Writers I Read: Marco Arment

Editor’s Note: Marco Arment is probably best well-known as the founder and creator of Instapaper, but he also has an impressively popular podcast on the 5by5 network, as well as a weblog, where he writes about technology, coffee and more. Marco and his wife are expecting their first child later in the spring.

Stephen: Marco, thanks for taking some time to talk with me. Between Instapaper, your podcast and a little one on the way I’m sure you’re busy. Anything I’ve missed?

Marco: And my blog. But that’s about it. I guess it doesn’t sound like much. This is probably a good time to take on a few more projects, join a startup, and learn how to crochet.

Stephen: Haha, that sounds like a bunch of bad ideas. Before Instapaper, you were at Tumblr, correct? How’s that timeline go?

Marco: I was at Tumblr from its inception in late 2006 through September of 2010. In the middle, in late 2007, I started working on Instapaper.

Stephen: So, we’ve established that you are super, super busy. In all that noise, do you have a daily routine in place?

Marco: Slightly. We have a dog, so he keeps us on a somewhat regular schedule. And our upcoming baby will probably keep us on a crazy sleepless schedule for a while followed by many years of a much more rigid schedule than we have now.

But once I’m awake, there are things I care about and things I don’t. I’m willing to spend 15 minutes making breakfast and coffee in an elaborate routine every morning because I care about those, but it only takes me about 5 seconds to choose my outfit for the day because I don’t care about that.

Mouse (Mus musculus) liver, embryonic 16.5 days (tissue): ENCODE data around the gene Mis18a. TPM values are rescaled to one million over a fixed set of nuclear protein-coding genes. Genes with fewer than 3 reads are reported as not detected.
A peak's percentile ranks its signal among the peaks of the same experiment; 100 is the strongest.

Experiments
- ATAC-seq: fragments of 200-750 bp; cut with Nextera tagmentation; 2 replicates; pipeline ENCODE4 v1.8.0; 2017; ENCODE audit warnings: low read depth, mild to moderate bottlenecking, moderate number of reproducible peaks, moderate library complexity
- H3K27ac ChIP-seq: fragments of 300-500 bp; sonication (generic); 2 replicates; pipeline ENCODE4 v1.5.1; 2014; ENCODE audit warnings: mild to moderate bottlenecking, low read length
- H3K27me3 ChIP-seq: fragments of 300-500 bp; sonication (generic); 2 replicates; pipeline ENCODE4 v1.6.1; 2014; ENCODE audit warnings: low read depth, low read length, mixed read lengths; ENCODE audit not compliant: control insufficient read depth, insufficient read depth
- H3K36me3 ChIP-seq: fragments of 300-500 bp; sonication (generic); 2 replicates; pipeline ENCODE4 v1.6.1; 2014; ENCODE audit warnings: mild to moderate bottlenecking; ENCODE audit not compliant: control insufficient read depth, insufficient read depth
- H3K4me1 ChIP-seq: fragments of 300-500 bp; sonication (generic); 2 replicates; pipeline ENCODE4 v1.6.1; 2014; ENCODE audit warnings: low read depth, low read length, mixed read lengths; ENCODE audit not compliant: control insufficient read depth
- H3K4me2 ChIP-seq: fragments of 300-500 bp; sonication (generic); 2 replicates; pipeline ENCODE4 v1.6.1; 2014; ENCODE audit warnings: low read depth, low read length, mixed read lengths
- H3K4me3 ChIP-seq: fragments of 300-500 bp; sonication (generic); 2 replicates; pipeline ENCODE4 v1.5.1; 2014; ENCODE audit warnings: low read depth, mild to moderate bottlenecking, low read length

Stephen: Care is a good word to discuss moving forward. With the products of yours that I have used, I can see care in them, from the big-picture items to the small details.

It’s worth noting that your projects all revolved around words. Why do you think people care to write and read what others have written?

Marco: Text is an amazingly versatile medium. Relative to other media, text has very low production costs, both in authorship and distribution. One person can produce a great essay or even a complete book. It’s much harder to be a one-person filmmaker. And since text as a medium does not have a fixed timescale like audio and video, it can be easily skimmed or read at any desired speed.

In the digital world, text becomes even more useful. It takes up almost no space by today’s standards, it can be easily indexed and analyzed, and tools like mine can edit, restructure, and reflow it to do all sorts of different things.

The ease of producing, distributing, and messing around with text has resulted in an effectively infinite supply of great expression, information, and entertainment being written and read in this wonderful medium. Whatever you want to read, there’s already more of it than you could read in a lifetime, and there’s probably more being produced right now.

Stephen: How does Instapaper fit into that view?

Marco: Those great characteristics of text make Instapaper possible, but also make it necessary.

Since text can flow around other page elements and can be infinitely messed with, publishers have crammed a lot of distracting elements into their text layouts, and have often laid things out in a way that isn’t comfortable for some (or many) people to read.

Since text is so easy to skim and is so often browsed while multitasking in a busy personal-computer environment, people have grown accustomed to skimming through web articles quickly, leading to high demand for (and therefore even higher supply of) shallow, skimmable content such as “listicles”.

Instapaper solves both of these problems: it dramatically increases legibility and reduces distractions when reading, and it makes it easier to attentively read long, detailed, or nuanced writing. And while it won’t change entire industries, Instapaper has succeeded, to at least a small degree, in increasing demand for (and therefore, slowly, increasing supply of) more of this sort of writing online.